Tom Marshall was born in Niagara Falls, but he lived in Kingston for most of his adult life. He studied at Queen’s University, and then became a professor there, serving as a mentor to a generation of poets and holding the centre of Kingston’s burgeoning literary community for more than 20 years, until he died suddenly at his home on Victoria Street in 1993.

Now Michael Ondaatje and David Helwig, long-time friends of Tom’s, are helping to introduce him to a new generation of readers with The Essential Tom Marshall, an edition of selected poems, the ninth in Porcupine Quill’s “Essential” series which celebrates Canadian poets and presents their work in a succinct and beautiful book.

The city of Kingston was prominent in Tom’s personal and imaginative universe. “Marine city of my dreams,” he called it.

“Anyone reading his early poems will learn the details of his daily life, as he passed through that rackety, half-gentrified core of the limestone city searching out the mystic fire at the edge of things,” write the editors in the collection’s Foreword.

Marshall was an early member of both The Writer’s Union and The League of Canadian Poets. He edited influential periodicals such as Quarry and Canadian Forum and founded Quarry Press. He also produced seven works of fiction, including the novels Rosemary Gaol and Adele at the End of the Day; four critical works, including Multiple Exposures, Promised Lands: Essays on Canadian Poetry and Fiction; and 10 collections of poetry, including The Elements, which was a compilation of his first four books. According to his editors, Tom Marshall’s final collection of poetry, Some Impossible Heaven of the Senses, “was assembled from material found in his files after his death, some of it highly personal and more direct than the earlier poems, and it included poems that he had kept on hand but not published.”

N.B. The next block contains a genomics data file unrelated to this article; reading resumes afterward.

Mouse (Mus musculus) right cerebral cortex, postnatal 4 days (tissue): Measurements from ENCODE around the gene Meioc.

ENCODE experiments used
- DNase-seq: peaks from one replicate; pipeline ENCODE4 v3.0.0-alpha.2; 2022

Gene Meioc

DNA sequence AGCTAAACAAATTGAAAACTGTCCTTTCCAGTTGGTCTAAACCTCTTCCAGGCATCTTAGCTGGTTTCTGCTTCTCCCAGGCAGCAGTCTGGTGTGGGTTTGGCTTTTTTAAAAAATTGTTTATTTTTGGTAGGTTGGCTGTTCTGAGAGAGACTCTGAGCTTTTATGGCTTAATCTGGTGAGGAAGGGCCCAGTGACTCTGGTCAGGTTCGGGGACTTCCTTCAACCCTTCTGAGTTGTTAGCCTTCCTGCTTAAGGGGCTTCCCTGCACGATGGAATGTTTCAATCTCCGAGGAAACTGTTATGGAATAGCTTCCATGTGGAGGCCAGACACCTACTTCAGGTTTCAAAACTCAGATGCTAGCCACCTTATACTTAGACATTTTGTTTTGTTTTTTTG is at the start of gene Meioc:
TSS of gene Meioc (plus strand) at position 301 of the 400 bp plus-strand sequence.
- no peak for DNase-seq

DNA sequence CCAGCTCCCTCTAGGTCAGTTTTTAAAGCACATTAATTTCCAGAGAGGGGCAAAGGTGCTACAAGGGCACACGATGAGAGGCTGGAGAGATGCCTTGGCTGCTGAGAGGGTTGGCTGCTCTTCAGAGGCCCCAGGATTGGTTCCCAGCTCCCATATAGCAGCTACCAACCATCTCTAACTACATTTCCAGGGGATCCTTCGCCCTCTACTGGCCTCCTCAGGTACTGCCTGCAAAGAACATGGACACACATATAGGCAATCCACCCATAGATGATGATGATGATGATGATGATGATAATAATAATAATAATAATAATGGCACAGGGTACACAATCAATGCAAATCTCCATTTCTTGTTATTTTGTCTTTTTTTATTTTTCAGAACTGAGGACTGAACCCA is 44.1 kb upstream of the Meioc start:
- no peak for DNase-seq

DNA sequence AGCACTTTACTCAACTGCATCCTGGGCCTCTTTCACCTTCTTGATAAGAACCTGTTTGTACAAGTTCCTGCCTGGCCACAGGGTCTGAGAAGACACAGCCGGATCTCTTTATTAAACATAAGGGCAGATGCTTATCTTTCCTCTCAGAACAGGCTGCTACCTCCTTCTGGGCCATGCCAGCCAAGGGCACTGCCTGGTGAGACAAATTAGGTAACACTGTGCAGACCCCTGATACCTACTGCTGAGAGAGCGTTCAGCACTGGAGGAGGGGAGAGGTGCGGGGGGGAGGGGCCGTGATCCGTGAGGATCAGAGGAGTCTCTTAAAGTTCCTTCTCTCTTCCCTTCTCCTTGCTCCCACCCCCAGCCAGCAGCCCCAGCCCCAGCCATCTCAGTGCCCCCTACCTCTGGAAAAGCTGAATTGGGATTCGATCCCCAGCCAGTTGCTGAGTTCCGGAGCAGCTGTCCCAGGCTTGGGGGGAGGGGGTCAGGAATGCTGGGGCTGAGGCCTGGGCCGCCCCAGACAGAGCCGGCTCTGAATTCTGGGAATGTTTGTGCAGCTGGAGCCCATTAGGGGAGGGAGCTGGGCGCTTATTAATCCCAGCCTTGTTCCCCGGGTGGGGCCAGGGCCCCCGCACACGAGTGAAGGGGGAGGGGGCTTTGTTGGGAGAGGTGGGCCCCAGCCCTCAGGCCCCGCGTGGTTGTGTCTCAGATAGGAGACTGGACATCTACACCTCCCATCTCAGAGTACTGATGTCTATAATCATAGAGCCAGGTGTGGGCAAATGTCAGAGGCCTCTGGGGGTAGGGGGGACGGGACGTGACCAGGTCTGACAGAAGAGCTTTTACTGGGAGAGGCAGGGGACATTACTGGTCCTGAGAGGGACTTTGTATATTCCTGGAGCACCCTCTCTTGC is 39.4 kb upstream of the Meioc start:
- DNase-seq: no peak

“Everyone likes to believe that the best of poetry will endure,” write Ondaatje and Helwig, “but it doesn’t do so without help. Perhaps this collection, assembled by two old friends as a small act of affection and loyalty, will help to bring Tom back as a living voice.”